Finally, the business community is bitterly divided about the merits of promoting renewables. "Supporters of the Act, like the Renewable Fuels Association, believe that investing revenue in renewable energy sources will foster a new industry, create more jobs and help reduce American dependency on oil imports," Curpen says. "Opponents, like the Independent Petroleum Association of America, say the legislation will increase our reliance on foreign sources of energy by making new domestic exploration and production more costly, and that it establishes the precedent of funding one energy source at the expense of another."
And the battle's not over. Despite the bombast surrounding the Act's emphasis on renewable resources, there's a strong argument that legislators' need to compromise left the alternative energy industry twisting in the wind.
Production tax credits (PTCs) for alternative energy projects such as wind and solar projects have been around for at least a decade, more or less on an ad hoc basis. Congress has tended to renew the credits either on the eve of expiration or after expiration with retroactive effect. The difficulty is that existing PTCs expire at the end of 2008, and the Energy Act says nothing about extending them.
"This plays havoc with the industry, which needs up to 18 months to plan a project, get the permits together, get approval from the utilities, order the turbines and put together the necessary debt and equity," says Clyde Rankin III, partner in Baker & McKenzie's New York office. "Failure to extend the credits creates a stop-and-go effect that hurts the economics of the industry."
Alternative energy proponents took a stab at extending the credits as part of the economic stimulus bill, but the provision was removed before final passage in February. Still, Rankin is hopeful that all is not lost. "There is support on both sides of the aisle," he says. "What's holding things up is the desire on the part of some legislators to tax the oil and gas industry in order to fund the alternative energy credits."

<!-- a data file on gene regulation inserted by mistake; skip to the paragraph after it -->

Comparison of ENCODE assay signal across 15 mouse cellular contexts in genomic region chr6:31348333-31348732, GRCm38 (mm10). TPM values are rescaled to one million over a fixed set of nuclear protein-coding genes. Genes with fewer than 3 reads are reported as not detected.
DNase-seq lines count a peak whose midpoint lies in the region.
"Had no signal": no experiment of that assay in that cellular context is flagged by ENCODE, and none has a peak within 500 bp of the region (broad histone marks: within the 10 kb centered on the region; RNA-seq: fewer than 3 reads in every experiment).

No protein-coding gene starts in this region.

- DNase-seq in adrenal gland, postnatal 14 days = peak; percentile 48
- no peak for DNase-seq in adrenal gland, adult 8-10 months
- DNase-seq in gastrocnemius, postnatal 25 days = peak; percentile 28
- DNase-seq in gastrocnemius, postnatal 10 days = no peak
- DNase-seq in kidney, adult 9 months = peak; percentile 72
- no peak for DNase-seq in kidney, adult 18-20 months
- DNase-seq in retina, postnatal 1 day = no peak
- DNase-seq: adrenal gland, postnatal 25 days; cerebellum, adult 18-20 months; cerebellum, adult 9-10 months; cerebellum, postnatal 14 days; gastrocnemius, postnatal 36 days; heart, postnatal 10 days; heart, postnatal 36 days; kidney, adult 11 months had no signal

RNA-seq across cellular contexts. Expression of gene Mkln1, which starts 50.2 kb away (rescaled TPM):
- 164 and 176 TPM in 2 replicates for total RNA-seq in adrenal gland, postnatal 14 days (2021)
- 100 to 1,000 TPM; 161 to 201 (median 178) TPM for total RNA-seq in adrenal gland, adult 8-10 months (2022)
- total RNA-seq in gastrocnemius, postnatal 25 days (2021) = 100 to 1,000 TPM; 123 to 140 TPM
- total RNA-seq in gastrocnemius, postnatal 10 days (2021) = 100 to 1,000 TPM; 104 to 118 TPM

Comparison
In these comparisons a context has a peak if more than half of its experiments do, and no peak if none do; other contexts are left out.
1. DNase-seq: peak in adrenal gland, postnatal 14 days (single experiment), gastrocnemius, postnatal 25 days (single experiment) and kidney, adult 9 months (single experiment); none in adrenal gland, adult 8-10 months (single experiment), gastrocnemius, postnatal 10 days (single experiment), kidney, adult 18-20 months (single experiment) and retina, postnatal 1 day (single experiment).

Needless to say, oil and gas interests are fiercely resisting that proposition and so far they've done well. The original version of the Energy Act would have eliminated tax breaks worth $13 billion to the oil and gas industry to fund a $21 billion tax package for alternative energy.
"So the existing tax breaks stay for oil and gas while the uncertainty over the tax incentives will likely make financing more difficult for alternative energy concerns," Curpen says.
More than likely, actually. Rankin says his clients are already experiencing the effects of the uncertainty. "Clients have been calling to say that they had to break ground in March to get their projects on stream for this calendar year and qualify for the existing credit," he says. "Otherwise, they'd have to take the chance that the PTCs, which attract investors at the rate of 1.9 cents per kilowatt, won't be extended. That money frees up some loose cash that the developer can use for his next project."
Without the PTCs, then, cash flow for alternative energy will surely slow down, which hardly comports with the Act's stated purpose of moving the U.S. "toward greater energy independence and security." Or at least it doesn't move the country there very expeditiously.